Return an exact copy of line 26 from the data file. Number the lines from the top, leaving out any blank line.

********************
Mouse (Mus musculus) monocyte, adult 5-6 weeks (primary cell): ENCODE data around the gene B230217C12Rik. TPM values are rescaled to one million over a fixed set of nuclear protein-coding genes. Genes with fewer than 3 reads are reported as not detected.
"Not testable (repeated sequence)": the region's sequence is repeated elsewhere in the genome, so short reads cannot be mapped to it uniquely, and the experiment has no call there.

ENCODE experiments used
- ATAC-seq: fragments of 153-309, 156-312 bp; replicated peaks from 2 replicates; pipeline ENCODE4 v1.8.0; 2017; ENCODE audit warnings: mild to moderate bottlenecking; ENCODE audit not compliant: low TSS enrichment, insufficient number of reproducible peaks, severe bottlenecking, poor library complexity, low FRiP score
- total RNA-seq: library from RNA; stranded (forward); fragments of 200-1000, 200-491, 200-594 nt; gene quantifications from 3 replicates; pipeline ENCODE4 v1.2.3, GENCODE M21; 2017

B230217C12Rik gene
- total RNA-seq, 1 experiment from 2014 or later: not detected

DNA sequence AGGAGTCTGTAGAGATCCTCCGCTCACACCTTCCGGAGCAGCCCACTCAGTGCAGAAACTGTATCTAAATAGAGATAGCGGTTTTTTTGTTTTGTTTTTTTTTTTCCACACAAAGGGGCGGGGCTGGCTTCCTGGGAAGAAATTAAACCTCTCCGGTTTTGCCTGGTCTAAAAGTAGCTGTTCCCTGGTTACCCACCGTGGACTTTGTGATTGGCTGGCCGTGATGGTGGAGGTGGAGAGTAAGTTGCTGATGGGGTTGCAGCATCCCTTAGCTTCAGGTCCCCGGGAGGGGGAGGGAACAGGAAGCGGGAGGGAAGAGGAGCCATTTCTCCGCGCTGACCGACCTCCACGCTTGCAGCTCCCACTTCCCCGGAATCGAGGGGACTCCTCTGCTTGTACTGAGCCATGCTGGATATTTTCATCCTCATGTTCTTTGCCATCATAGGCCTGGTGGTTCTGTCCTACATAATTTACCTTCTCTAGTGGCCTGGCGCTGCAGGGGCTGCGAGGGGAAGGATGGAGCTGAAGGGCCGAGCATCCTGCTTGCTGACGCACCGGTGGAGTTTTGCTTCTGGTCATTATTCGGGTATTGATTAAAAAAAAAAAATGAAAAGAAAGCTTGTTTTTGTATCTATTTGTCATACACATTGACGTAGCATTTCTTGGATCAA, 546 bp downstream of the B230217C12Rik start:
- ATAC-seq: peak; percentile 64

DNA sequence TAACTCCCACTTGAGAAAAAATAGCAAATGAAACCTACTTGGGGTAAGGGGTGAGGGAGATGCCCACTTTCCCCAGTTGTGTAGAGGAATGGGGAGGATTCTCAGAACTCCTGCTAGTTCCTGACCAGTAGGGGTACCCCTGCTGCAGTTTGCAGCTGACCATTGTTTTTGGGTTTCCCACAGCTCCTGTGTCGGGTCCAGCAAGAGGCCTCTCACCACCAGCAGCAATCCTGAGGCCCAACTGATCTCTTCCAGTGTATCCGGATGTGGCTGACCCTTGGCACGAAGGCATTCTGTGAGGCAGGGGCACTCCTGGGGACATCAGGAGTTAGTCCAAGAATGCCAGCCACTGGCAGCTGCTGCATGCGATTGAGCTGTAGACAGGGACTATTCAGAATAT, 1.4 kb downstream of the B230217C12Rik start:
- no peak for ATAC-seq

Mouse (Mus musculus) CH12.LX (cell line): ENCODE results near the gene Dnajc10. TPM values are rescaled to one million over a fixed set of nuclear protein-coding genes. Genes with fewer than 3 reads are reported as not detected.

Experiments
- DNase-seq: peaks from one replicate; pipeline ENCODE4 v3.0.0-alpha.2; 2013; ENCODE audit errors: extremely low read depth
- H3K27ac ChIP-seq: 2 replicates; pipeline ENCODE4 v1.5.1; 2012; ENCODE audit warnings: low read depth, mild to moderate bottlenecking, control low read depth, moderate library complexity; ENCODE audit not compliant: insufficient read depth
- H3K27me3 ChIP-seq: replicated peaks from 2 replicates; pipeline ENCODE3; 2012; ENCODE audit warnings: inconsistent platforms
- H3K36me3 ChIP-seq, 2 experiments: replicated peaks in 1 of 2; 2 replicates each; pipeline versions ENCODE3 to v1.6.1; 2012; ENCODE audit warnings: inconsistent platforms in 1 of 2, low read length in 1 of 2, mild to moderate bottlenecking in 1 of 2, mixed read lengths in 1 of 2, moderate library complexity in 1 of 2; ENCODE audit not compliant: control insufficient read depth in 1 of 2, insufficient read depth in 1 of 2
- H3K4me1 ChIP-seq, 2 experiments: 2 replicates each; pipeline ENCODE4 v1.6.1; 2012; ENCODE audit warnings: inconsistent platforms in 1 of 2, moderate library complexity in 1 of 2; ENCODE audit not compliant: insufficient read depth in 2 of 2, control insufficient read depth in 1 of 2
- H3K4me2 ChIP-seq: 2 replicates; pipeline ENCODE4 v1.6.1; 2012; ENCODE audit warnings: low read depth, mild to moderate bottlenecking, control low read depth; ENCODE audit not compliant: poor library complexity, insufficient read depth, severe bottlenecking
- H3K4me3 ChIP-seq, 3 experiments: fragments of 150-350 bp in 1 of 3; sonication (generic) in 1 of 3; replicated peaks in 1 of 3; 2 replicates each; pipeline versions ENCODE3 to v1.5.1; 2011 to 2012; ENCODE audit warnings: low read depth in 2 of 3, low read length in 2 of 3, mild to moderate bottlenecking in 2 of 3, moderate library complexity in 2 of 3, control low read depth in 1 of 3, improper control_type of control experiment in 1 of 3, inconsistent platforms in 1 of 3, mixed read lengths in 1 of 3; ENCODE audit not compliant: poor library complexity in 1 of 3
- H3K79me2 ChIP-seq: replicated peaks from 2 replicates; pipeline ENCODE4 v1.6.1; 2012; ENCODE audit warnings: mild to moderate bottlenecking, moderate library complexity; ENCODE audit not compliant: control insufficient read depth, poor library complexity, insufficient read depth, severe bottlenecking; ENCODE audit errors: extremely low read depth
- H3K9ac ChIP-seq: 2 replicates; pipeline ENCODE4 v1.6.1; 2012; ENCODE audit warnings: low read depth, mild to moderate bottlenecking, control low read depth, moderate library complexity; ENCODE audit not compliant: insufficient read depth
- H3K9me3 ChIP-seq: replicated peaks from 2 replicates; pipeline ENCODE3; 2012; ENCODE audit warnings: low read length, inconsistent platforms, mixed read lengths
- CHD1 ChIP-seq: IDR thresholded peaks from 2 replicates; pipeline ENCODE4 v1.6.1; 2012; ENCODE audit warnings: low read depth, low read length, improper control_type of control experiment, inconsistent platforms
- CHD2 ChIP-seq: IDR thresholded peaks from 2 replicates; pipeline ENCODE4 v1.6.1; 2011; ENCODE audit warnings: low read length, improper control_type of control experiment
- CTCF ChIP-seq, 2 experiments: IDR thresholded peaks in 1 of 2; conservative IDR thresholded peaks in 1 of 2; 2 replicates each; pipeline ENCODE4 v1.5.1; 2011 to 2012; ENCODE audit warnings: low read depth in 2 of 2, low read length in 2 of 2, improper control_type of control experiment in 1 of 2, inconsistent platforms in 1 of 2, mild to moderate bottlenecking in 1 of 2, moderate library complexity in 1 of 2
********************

- CTCF ChIP-seq, 2 experiments: IDR thresholded peaks in 1 of 2; conservative IDR thresholded peaks in 1 of 2; 2 replicates each; pipeline ENCODE4 v1.5.1; 2011 to 2012; ENCODE audit warnings: low read depth in 2 of 2, low read length in 2 of 2, improper control_type of control experiment in 1 of 2, inconsistent platforms in 1 of 2, mild to moderate bottlenecking in 1 of 2, moderate library complexity in 1 of 2